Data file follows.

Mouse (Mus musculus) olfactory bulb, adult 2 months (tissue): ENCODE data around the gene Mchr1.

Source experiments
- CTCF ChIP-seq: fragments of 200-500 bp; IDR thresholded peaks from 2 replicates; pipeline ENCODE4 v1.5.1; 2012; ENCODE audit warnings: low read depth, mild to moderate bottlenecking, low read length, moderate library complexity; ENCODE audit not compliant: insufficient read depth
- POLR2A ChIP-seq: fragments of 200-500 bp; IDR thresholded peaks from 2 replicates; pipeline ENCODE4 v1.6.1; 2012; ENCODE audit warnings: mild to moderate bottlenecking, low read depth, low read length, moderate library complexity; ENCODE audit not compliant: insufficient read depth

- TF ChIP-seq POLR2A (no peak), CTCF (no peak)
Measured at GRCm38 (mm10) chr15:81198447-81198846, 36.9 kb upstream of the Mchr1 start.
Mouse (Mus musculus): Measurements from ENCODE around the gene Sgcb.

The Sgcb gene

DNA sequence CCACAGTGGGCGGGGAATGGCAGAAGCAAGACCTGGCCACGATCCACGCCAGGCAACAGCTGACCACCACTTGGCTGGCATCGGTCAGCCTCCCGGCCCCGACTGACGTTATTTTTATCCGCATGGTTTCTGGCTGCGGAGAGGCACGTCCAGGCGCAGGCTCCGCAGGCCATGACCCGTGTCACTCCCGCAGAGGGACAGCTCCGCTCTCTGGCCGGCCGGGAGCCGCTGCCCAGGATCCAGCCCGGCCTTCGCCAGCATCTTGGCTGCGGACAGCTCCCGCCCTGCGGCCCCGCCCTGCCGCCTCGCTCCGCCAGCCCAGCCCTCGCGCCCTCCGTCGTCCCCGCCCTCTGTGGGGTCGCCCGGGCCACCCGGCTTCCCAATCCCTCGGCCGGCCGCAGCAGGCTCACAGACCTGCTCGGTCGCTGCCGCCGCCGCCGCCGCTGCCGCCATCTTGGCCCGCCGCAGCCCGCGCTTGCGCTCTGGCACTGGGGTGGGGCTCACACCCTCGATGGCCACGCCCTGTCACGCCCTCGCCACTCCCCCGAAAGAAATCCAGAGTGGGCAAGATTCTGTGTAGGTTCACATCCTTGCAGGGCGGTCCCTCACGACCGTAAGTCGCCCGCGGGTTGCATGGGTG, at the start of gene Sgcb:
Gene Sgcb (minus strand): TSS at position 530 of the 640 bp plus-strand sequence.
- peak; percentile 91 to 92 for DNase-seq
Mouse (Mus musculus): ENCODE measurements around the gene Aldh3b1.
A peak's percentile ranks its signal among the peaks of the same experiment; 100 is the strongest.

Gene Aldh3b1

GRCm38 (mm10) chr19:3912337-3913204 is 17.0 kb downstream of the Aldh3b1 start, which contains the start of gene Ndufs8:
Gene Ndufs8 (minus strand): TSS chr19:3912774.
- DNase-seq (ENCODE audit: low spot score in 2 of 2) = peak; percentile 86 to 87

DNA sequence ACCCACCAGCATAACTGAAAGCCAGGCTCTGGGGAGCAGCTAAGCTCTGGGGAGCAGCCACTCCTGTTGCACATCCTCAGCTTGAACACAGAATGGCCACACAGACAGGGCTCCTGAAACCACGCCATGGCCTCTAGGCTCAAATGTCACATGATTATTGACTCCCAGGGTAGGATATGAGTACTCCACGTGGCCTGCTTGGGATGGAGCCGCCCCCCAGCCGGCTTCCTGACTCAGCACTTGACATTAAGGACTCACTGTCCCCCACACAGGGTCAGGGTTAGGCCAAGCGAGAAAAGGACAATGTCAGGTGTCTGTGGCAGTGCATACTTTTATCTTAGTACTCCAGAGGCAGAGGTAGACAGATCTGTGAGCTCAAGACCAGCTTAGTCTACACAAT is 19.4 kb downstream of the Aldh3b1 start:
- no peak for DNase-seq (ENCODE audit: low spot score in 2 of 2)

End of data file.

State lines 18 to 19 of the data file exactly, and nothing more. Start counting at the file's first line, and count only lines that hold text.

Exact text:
DNA sequence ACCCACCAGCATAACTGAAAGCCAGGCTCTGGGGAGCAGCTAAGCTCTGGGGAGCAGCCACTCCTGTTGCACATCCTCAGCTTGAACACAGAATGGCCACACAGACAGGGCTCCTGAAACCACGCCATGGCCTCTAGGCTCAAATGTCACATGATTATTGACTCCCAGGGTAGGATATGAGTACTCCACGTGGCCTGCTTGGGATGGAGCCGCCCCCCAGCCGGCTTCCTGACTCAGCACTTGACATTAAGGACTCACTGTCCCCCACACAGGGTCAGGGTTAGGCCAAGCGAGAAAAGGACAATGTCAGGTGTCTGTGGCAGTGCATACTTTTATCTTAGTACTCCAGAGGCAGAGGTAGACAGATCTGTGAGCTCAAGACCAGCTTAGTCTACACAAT is 19.4 kb downstream of the Aldh3b1 start:
- no peak for DNase-seq (ENCODE audit: low spot score in 2 of 2)